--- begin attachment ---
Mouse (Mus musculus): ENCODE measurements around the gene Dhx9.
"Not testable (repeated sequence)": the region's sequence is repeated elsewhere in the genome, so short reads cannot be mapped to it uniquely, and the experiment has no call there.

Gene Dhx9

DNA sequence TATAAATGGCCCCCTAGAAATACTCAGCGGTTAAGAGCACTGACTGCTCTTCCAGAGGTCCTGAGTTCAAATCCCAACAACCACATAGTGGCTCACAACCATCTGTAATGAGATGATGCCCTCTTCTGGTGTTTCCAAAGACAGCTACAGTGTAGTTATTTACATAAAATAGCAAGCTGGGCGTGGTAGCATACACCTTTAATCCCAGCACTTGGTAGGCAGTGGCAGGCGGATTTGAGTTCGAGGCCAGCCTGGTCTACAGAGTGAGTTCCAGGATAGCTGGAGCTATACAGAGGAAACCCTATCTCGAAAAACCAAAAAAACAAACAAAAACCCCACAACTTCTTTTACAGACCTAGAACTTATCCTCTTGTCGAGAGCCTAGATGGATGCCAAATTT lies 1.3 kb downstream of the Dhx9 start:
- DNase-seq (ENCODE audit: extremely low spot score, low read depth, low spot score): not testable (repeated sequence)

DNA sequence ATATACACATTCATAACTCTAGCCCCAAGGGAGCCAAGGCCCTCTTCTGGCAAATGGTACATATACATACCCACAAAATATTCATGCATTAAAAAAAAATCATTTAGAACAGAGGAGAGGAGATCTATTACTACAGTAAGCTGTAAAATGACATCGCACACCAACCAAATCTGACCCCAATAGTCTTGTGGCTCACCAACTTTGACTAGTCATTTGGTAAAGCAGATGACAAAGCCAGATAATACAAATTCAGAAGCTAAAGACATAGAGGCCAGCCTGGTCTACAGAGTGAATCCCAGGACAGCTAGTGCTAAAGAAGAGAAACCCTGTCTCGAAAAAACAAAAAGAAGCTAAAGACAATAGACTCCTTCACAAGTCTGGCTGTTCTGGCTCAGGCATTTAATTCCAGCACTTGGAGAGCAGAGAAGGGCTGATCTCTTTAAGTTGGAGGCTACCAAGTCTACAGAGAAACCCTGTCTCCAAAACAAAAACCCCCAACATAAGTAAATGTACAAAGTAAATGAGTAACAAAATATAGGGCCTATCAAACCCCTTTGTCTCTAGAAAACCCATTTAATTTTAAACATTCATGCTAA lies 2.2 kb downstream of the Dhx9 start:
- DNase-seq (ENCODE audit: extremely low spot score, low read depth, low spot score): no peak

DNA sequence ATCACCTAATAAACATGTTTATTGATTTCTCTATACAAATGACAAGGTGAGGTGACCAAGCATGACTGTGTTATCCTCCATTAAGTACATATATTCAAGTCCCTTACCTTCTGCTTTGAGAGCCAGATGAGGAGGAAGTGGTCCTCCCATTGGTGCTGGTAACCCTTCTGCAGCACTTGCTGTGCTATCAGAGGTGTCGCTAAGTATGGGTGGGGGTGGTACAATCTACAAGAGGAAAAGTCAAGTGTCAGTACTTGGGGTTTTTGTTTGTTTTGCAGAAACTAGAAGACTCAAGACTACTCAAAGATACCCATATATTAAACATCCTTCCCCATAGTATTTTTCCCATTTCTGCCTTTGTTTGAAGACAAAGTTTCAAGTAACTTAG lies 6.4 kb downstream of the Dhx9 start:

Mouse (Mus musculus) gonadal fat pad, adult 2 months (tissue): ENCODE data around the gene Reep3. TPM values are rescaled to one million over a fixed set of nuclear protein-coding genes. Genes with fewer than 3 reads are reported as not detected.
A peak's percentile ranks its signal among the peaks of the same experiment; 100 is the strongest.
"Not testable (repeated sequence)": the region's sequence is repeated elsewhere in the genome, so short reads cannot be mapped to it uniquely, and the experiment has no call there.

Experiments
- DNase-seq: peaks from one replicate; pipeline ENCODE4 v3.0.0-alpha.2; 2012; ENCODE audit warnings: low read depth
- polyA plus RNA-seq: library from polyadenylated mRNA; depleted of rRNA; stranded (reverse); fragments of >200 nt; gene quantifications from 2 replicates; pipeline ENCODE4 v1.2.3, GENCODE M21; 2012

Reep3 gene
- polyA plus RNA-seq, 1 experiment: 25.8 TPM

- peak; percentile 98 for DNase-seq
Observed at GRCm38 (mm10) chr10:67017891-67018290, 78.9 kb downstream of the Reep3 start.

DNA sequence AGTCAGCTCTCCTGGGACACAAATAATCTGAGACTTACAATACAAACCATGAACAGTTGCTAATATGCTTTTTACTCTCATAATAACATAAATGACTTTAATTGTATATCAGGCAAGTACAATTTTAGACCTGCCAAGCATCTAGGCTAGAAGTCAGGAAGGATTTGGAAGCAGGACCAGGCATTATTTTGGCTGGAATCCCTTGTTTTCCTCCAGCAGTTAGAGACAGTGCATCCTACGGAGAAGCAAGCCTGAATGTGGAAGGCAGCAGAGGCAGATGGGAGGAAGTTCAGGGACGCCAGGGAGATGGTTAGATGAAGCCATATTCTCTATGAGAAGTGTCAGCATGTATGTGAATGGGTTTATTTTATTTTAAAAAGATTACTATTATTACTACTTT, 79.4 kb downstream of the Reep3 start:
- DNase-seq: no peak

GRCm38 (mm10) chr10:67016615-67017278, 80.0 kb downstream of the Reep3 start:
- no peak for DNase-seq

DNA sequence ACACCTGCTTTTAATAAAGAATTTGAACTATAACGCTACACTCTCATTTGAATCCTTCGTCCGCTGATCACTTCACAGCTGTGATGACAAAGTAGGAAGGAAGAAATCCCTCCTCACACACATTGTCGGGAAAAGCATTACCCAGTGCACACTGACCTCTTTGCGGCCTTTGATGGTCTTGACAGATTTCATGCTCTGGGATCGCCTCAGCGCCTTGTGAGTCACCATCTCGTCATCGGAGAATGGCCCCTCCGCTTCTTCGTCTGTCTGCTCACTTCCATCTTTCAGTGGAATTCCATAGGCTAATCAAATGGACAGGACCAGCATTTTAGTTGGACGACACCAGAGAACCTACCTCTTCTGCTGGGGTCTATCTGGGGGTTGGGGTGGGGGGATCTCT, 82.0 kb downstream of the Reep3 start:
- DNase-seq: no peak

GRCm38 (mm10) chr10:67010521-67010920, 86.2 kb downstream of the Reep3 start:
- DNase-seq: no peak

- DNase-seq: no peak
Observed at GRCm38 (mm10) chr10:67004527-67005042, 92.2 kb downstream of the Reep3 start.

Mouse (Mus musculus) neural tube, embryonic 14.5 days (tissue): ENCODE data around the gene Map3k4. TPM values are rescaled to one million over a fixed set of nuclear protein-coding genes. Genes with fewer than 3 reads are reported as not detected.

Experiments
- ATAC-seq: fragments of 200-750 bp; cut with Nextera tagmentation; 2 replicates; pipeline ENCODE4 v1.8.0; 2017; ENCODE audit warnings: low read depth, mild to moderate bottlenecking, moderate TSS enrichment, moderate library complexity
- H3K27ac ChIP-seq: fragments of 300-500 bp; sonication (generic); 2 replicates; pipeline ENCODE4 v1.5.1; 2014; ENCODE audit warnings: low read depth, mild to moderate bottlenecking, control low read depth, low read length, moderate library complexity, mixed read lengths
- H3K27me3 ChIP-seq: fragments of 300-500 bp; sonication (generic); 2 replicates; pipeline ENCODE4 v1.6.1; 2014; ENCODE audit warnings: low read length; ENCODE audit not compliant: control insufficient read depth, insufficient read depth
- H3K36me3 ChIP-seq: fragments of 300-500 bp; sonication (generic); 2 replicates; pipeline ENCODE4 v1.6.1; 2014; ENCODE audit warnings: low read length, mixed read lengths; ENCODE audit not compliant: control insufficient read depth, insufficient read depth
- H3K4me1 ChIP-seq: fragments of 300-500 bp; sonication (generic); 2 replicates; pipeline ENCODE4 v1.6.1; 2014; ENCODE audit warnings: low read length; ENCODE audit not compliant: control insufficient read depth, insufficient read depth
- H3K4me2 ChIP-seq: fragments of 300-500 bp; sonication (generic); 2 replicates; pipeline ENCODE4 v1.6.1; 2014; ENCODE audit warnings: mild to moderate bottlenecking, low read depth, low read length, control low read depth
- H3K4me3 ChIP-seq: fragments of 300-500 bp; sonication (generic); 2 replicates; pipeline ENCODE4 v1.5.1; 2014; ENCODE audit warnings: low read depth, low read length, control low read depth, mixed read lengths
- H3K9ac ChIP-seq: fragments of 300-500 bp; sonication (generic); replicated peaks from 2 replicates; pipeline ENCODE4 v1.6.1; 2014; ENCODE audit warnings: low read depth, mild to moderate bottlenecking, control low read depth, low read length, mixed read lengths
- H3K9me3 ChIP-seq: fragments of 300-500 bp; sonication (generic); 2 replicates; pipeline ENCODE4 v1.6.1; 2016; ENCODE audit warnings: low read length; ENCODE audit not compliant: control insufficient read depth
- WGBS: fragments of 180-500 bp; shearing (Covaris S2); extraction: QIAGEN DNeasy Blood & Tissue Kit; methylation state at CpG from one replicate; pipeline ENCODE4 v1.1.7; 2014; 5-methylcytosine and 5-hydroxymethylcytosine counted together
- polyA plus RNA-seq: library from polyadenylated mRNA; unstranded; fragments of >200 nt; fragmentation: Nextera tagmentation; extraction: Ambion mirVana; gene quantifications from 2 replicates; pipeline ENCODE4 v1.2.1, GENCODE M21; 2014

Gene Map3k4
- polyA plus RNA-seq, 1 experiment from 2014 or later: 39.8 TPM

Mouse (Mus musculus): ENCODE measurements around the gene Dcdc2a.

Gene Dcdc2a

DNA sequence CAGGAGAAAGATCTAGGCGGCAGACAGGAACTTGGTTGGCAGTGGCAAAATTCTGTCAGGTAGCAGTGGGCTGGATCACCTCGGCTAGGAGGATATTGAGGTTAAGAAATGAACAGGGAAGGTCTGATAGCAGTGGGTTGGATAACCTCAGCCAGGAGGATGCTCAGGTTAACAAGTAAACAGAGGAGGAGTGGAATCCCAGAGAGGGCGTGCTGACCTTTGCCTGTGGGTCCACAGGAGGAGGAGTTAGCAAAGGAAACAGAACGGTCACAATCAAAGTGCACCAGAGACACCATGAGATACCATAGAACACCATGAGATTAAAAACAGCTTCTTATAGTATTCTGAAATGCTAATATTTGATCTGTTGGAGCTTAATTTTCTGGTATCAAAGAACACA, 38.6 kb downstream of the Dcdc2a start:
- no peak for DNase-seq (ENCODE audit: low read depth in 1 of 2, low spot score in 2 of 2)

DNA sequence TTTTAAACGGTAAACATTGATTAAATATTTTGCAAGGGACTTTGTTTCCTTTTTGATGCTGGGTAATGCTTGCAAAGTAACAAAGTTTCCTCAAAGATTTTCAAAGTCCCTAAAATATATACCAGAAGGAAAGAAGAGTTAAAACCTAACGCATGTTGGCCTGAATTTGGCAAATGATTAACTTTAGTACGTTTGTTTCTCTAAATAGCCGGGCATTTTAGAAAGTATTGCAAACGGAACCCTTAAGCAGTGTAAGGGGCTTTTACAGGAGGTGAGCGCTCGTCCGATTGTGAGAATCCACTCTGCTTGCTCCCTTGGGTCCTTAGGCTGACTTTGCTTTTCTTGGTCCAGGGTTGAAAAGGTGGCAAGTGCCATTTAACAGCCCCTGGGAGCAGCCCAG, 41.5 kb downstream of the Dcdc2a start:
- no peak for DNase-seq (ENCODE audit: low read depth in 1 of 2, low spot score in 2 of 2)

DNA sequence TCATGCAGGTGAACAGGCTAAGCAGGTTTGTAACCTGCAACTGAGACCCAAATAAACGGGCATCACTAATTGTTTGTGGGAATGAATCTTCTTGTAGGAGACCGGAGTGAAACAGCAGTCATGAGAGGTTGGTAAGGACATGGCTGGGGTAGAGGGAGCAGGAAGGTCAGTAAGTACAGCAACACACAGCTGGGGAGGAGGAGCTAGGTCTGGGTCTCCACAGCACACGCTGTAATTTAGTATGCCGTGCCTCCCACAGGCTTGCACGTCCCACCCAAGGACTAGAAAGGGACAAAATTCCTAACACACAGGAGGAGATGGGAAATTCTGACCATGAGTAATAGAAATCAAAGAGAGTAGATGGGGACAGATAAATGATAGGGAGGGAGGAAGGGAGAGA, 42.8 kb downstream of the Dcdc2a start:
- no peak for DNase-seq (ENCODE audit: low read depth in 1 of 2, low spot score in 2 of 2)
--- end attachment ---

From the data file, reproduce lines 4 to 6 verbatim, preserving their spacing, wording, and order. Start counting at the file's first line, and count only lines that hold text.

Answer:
DNA sequence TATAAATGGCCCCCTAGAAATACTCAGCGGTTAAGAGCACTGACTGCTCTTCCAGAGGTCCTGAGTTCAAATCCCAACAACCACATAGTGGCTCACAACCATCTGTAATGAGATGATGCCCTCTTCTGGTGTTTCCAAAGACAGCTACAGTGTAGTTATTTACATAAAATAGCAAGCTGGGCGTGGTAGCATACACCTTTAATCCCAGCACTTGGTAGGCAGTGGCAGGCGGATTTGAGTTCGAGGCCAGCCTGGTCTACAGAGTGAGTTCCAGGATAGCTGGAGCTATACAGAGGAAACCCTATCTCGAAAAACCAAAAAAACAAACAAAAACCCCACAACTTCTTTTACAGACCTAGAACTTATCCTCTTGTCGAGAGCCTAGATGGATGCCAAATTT lies 1.3 kb downstream of the Dhx9 start:
- DNase-seq (ENCODE audit: extremely low spot score, low read depth, low spot score): not testable (repeated sequence)

DNA sequence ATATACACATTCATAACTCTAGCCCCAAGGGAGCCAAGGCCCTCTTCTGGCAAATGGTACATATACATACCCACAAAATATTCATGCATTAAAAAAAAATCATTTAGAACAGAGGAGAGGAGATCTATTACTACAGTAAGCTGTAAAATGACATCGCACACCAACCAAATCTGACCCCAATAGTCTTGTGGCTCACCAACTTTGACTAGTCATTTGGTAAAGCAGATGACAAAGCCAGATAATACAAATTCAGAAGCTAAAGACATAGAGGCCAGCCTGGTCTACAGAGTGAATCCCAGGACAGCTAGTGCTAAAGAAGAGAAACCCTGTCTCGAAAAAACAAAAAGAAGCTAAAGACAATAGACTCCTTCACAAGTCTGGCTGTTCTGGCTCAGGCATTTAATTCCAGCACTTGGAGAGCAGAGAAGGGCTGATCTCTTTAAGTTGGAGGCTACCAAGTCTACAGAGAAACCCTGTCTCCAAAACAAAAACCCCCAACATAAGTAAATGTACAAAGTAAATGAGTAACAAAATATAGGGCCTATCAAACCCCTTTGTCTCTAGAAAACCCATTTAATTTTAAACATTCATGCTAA lies 2.2 kb downstream of the Dhx9 start: